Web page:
But, like tripling Title I and increasing teachers’ pay, any major expansion of pre-K is going to be expensive, likely requiring both states and the federal government to chip in. Pringle said she’ll be looking for action from agencies such as the Department of Health and Human Services, which oversees Head Start, and the Department of Labor as well as the Education Department.
For higher education, Biden released an expensive and ambitious plan during the campaign that included free public colleges, loan forgiveness and more money for low-income students to pay for college.
Broadly, the federal government’s approach to higher education seems almost certain to be less confrontational. In both rhetoric and policy, the Trump administration was openly hostile to colleges, viewing them as liberal, elite institutions that were out of touch with the rest of the country.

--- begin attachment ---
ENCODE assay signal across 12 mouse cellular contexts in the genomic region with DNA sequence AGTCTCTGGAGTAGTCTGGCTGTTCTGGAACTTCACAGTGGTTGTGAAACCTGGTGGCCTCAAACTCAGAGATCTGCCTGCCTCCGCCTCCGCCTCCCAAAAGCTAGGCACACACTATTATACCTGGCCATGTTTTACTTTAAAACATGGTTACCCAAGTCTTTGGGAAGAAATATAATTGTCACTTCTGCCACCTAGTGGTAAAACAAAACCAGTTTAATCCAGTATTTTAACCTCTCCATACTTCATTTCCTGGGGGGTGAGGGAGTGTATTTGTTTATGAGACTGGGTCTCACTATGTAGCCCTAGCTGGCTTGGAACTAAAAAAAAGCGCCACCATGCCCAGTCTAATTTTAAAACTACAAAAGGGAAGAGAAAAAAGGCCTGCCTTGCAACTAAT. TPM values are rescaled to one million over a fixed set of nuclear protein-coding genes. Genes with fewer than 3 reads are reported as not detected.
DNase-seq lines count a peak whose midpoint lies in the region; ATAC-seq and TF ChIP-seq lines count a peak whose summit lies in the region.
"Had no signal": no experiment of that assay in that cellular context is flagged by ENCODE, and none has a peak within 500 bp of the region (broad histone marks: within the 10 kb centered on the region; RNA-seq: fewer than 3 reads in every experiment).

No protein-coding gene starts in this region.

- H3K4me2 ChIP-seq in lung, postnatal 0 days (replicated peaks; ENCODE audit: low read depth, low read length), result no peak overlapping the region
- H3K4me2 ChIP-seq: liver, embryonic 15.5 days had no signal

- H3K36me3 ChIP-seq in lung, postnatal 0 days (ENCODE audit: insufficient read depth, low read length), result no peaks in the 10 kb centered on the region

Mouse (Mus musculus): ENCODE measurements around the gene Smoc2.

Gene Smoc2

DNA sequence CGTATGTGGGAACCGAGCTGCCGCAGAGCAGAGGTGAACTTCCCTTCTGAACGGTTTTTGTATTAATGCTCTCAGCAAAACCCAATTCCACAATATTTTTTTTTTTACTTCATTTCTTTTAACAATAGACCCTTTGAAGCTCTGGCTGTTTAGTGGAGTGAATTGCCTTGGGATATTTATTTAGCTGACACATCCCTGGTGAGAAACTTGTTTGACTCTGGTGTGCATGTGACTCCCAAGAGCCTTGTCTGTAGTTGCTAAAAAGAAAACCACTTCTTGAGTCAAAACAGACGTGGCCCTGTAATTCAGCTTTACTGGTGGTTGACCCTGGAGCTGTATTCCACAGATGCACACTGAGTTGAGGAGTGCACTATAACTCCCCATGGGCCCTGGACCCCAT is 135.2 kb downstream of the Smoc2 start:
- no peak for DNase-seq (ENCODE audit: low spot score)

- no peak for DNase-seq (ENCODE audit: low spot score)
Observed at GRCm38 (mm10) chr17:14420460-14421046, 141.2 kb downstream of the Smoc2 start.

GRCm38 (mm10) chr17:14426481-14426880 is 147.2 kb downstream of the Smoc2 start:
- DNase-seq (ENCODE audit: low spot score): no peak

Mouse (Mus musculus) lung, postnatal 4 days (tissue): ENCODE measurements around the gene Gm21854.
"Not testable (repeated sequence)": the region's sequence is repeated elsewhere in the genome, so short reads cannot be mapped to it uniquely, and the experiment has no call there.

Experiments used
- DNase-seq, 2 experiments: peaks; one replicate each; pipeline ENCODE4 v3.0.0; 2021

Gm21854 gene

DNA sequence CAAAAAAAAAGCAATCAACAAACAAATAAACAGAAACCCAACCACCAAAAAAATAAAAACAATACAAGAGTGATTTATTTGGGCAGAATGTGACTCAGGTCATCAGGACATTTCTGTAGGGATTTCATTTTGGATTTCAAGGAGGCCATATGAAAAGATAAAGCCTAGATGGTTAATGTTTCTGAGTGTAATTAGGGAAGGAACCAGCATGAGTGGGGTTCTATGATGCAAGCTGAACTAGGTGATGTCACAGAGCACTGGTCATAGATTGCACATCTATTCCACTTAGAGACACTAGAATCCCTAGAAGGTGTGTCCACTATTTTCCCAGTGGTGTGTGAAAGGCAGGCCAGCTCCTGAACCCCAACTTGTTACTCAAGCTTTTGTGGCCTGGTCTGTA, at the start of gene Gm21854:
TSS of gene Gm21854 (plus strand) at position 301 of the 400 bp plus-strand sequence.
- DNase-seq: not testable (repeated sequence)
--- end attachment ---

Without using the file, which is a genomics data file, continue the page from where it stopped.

“Across most of public and private nonprofit higher ed, there is a sigh of relief,” said Robert Kelchen, a professor of higher education at Seton Hall University.
“This will be an administration that cares about the challenges that students are facing, that knows that the cost of college is a significant problem and needs to be addressed both on the front end and the back end,” said Antoinette Flores, director of postsecondary education at the Center for American Progress.
Other experts, though, are less certain how far the Biden administration might go to fight for progressive policy proposals, some of which were borrowed from Warren and Sen. Bernie Sanders for the campaign.
“These plans, they look nothing like what [Biden] advocated in 2008, or really nothing like what he’s advocated for most of his career,” said Jason Delisle of the American Enterprise Institute, a right-leaning think tank. “We should take him at his word. But you look at what he’s proposed on higher ed in the past, and you just sort of have to say, ‘Do you really believe your own stuff here? How hard is he going to fight for this?’ “
Plus, there is the potential of a Republican-controlled Senate, which will pose a challenge for progressive legislation and funding increases. The administration will most likely rely on other ways to make policy changes: through executive orders and regulations from the Department of Education.
As with K-12 schools, the biggest priority for higher ed is getting through the pandemic. Just 40% of colleges are operating fully or primarily in person this fall.